Jeff Stein: But there are campaigns who sit in these precincts and count noses. And so they kind of come up with their own tabulation to crosscheck and keep those running the caucus honest. So the national party said, “Well, rather than have these unofficial numbers come floating around from various campaigns, let’s make sure that we distribute official numbers.” Well, again, that’s not what the purpose of the whole thing was, so you’ve added another layer to a process that by definition has become more complicated with more and more people being involved. And even though this really wasn’t a record, no more people turned out in Iowa in 2020 than they did four years before that. It still became just a real log jam.

Jeff Stein: So again, what’s different about Nevada other than the app? That’s your excellent question. What’s different? Nothing. So what’s to lead us to believe we’re going to have any better result in Nevada than we did in Iowa in terms of smoothness of process? I don’t have any confidence at all.

Jeff Schechtman: And it’s interesting that Perez is already covering his rear end saying, “Well, maybe we won’t have the results very quickly.”

Jeff Stein: Yeah, great. That’s the whole point, right? And again, I have had Tom Perez on my radio program. He hasn’t been on lately because I’ve invited him to come on and resign. And so apparently, he doesn’t seem to want to do that. But look, look at this whole process, the changing rules for debates. The candidates have no idea what the rules are because they keep changing. It’s kind of like we’re happy. Anybody is happy to play a game if you know what the rules are.

Jeff Stein: I heard someone on Twitter suggested that Michael Bloomberg is really a plant for the Republicans. That he’s spending this money just to stir things up on that side, so that Trump gets reelected. Frankly, if there is a plant anywhere, I’m, I think it must be Tom Perez because nobody, unless you were deliberately trying to sabotage your party’s efforts, would be running the debates, the primary and caucus schedule, all of this. You wouldn’t run it that way if you actually were trying to give your party confidence in the system. Bernie’s people still think they’re getting it stolen from them because of the super delegate thing and they’re probably going to wind up being right.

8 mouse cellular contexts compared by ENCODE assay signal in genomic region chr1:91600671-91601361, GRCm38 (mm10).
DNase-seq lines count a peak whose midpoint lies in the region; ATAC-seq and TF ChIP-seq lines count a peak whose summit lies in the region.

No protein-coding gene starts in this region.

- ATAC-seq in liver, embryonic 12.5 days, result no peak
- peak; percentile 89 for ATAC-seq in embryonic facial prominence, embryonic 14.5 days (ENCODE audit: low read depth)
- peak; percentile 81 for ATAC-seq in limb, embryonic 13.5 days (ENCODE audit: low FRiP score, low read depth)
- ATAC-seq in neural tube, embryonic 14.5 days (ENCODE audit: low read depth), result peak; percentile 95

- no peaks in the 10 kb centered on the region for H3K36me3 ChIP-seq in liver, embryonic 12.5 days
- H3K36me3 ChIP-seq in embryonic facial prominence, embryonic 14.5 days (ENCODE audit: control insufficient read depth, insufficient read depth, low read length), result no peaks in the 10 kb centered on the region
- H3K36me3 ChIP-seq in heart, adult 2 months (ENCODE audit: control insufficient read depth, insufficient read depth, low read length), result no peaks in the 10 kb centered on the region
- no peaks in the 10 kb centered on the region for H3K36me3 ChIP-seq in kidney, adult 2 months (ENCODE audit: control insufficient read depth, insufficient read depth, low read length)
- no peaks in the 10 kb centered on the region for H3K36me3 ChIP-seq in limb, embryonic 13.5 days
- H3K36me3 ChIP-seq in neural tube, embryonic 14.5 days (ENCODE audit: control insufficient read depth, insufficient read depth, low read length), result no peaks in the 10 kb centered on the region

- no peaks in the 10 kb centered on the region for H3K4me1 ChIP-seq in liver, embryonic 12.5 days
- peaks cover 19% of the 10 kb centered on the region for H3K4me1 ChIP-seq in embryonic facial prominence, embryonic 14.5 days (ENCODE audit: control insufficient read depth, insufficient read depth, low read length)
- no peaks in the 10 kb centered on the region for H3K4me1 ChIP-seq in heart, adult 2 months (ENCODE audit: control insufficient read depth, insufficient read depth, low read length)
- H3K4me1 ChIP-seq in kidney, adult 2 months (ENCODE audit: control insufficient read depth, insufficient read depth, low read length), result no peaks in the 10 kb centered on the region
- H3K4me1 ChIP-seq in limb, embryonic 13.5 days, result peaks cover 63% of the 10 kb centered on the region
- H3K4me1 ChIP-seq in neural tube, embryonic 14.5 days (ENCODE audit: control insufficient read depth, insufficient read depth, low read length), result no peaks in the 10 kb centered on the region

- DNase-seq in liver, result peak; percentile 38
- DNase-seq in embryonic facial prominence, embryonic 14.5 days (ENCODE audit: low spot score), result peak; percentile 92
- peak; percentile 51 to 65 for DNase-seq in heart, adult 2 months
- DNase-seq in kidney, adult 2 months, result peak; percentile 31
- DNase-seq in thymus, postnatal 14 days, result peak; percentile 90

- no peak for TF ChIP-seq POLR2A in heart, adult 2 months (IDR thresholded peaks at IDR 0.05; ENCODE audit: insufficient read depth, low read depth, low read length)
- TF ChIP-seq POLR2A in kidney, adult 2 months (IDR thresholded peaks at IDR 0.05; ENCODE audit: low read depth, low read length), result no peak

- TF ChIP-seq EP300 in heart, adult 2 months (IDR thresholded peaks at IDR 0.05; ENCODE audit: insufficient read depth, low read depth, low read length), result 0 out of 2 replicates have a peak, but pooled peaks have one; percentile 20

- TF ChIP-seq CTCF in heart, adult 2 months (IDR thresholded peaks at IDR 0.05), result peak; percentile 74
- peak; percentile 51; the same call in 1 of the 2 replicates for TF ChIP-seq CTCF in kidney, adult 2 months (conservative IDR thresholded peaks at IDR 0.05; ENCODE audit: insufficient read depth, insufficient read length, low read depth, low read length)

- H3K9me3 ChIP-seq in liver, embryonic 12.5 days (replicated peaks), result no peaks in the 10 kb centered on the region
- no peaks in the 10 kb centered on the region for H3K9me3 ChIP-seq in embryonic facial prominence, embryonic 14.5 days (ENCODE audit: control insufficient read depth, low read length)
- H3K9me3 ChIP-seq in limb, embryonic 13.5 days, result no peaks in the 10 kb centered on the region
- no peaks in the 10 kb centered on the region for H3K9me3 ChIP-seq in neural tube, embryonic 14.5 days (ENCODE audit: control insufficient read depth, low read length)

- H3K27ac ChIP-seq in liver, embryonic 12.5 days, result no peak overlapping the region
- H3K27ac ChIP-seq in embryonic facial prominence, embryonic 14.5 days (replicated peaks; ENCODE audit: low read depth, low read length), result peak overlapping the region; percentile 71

Jeff Stein: And so again, where is the confidence that Democrats should have? Where is the confidence an Independent should have about one of the two major political parties? Non-existent.

Jeff Schechtman: As Will Rogers once said, “I’m not a member of any organized political party. I’m a Democrat.”

Jeff Stein: That’s right. And that was at a time when they just could organically sort of fight with one another and be disorganized. Now, you have the official party apparatus sabotaging the efforts. And maybe it’s just incompetence. But boy, you’ve got to be really incompetent for all of this to happen. I want to give them at least some credit for deliberately trying to do some of this because the incompetence argument is just hard to fathom.

Jeff Schechtman: I want to go back and talk a little bit, especially since you’ve covered so many of these caucuses in Iowa as they’ve evolved, how this is seen through the eyes of the people that take the time out to learn the candidates, learn the issues and participate in these events.

Jeff Stein: Iowans are proud, but humble people. They are very proud of what had been their role. And I take it back to not just 2020, 2016, 2012. Remember, the Republicans declared the wrong winner on caucus night. 2016 was a dead heat for the Democrats, 2020 a dead heat. So really these last three have kind of given us an awkward feeling, but we’re very proud of it and we take it seriously.

Jeff Stein: I was born, raised and have lived in Iowa my entire life. If I didn’t like the winters, I’d leave. But the fact of the matter is, we do have pretty obnoxious winters here. There is not a lot else to do, so why not have a group of people of above average intelligence statistically who really care about it? This is our sport. All right. This is our pro sport. We don’t have pro sports teams in the state. The caucuses, politics, this is our pro sports and we take it very seriously. And so whenever we’re attacked about it, we take offense.